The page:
Marketing popups: user experience experts hate them but marketers love ‘em. Almost half of web users find them to be annoying, mostly because they ARE annoying. Who needs to be confirmshamed into getting 10% off free shipping on your next order? Not us.
And yet, it seems like every single website has some sort of pop-up urging you to sign up for their newsletter, offers, more info, or whatever they’re pushing that day. And of course, that’s because they get results–marketing popups can grow subscriber lists by 40% or more.
On a recent visit to sephora.com we ran across a particularly aggressive form of marketing pop-up.
Sephora has evidently decided to just go HAM on marketing pop-ups. They aren’t just asking for your email address – they’re going all in and asking you to create an account with them. This approach is problematic for several reasons.
Think about this from the visitors’ perspective: if they have just landed on your site, how do they know whether they want to share their info with you? They haven’t even had time to look at the site! Also, most web users assume–and not unreasonably–that they are going to get spammed any time they hand over their email address to a marketer.
This gets to an important issue for business owners: list quality. How many of the email addresses in your marketing list are “throwaway accounts” that exist solely for marketing messages? Sure, you’re sending out messages to thousands of potential customers, but how many of those message are even being seen? Low-quality mailing lists won’t do much for your outreach efforts.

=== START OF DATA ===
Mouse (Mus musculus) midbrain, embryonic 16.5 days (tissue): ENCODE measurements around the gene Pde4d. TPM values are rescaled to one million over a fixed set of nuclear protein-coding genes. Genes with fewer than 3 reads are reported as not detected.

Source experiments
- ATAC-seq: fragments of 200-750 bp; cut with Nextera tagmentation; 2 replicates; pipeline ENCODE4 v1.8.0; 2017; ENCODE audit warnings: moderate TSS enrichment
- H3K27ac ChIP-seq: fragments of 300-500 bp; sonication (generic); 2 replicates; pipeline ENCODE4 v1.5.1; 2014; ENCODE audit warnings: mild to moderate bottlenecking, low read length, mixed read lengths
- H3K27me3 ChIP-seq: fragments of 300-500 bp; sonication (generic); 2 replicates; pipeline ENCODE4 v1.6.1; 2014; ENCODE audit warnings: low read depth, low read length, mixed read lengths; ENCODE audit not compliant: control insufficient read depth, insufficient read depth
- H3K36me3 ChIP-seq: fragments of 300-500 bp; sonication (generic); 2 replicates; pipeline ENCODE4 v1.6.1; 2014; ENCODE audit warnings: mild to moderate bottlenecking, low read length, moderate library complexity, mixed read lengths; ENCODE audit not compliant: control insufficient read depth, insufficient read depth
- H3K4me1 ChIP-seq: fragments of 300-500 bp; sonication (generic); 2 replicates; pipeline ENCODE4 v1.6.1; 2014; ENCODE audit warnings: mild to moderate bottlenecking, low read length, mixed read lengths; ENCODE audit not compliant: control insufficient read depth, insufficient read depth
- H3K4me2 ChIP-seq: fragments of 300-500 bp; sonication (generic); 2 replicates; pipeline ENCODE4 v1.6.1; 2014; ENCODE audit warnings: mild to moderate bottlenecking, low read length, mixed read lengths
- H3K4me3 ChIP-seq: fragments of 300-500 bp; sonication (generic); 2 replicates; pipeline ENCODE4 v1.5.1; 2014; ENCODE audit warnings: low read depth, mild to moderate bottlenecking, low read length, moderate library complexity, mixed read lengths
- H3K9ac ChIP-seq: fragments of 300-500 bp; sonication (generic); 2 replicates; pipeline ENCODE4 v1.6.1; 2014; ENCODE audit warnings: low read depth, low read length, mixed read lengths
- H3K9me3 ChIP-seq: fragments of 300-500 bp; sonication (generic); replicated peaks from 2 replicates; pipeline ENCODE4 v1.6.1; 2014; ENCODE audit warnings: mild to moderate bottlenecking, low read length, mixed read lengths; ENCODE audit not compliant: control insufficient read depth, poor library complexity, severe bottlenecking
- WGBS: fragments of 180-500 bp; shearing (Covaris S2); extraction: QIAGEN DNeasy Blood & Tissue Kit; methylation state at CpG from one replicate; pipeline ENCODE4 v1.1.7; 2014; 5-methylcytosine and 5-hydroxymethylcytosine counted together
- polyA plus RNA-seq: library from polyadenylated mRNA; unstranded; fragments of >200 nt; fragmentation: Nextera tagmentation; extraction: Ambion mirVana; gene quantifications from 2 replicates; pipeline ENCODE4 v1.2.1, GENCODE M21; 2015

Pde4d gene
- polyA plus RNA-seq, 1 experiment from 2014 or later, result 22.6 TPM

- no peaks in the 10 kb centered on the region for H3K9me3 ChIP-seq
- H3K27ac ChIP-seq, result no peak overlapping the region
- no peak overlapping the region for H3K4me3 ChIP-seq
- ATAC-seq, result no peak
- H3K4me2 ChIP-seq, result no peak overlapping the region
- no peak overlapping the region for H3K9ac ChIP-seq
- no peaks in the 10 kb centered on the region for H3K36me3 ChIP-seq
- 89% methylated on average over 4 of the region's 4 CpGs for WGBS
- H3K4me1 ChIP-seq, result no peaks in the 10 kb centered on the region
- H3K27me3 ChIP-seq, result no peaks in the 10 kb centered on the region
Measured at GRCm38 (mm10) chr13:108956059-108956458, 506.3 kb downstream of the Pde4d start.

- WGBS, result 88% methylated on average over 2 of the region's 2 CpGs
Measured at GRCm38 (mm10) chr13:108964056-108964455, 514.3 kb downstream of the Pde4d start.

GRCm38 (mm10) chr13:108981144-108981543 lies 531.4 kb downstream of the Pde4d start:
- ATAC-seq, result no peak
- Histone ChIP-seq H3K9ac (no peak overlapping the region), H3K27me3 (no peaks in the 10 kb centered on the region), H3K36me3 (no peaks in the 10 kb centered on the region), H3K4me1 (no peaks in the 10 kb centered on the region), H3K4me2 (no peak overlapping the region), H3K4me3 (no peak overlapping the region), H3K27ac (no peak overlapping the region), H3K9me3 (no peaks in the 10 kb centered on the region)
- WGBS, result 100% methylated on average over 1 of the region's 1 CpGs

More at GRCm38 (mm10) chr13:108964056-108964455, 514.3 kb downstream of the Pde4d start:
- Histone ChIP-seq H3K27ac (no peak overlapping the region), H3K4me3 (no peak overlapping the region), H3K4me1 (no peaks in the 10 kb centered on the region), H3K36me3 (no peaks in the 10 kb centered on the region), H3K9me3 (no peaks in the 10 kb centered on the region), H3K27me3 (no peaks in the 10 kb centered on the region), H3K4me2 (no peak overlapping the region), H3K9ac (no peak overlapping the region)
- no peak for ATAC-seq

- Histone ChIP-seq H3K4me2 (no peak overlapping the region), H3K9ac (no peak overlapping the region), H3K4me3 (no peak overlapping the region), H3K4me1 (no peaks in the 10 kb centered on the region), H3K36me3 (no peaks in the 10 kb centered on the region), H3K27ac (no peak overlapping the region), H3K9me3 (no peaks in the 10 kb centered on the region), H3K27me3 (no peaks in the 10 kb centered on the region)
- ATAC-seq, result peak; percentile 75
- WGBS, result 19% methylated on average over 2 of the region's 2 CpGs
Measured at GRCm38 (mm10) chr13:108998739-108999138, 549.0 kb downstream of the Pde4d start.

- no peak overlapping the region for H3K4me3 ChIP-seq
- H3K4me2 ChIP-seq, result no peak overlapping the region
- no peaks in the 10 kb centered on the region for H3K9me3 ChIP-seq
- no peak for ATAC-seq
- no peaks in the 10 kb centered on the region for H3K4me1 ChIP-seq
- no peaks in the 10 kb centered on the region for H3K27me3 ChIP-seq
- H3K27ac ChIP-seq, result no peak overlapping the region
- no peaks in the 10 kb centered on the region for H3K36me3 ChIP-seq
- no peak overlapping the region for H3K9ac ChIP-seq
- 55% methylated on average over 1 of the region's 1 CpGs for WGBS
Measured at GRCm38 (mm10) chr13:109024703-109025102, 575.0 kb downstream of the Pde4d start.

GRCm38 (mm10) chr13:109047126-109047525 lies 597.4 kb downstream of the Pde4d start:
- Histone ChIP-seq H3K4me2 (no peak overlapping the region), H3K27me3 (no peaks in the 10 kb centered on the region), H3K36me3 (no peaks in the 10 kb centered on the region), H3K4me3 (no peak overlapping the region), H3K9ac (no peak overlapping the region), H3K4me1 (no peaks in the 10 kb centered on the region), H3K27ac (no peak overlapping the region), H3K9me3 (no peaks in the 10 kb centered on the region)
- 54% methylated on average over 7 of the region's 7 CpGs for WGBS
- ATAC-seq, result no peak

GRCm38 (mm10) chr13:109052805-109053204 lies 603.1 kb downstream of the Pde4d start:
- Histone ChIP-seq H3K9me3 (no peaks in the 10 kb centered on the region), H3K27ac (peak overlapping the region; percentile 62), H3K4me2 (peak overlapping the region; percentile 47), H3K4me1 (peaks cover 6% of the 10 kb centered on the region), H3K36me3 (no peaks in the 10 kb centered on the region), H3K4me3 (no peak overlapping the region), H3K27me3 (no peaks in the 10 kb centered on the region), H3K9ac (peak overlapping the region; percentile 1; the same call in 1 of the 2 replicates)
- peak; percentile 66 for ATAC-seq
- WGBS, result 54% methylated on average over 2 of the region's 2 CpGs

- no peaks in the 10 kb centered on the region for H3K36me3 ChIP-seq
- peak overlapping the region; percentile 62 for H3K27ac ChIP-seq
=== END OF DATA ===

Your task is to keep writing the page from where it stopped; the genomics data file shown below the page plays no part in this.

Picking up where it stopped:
But back to Sephora. Let’s see what happens if you’re crazy enough to enter your email address and click “Continue.”
Holy Toledo! Now they want your first and last name, phone number, zip code, and birthdate. And in case you’re wondering, birthdate is NOT optional.
That’s a whole lot of information, and they didn’t even give us an upfront offer as enticement. No 10% off, no free shipping, nada.
Perhaps this works for Sephora. We’d be very interested in seeing their conversion rates on this. Fortunately, Sephora has shown a shred of restraint by not hammering their mobile visitors with this signup form. It’s pretty well known that people dislike forms on mobile devices so this most likely wouldn’t generate great results on mobile.
The takeaway here is that moderation is key. It’s not necessarily a problem to ask your visitors to sign up for a newsletter. But don’t push too hard or you risk turning folks away before they even look at your offerings. This is particularly important for small and medium businesses. Big companies can get away with a lot more than smaller ones: sephora.com averages around five million visitors per month. So even if only 0.5% of their visitors sign up, that’s still 25,000 new accounts per month.
Small businesses rely much more on trust and personal interactions when dealing with their customers. It’s more important to build relationships with your customers–that’s what keeps them coming back. If you decide to use marketing popups on your site to solicit contact information or request feedback be thoughtful about timing and placement. In the long run you’ll get better results and have happier customers.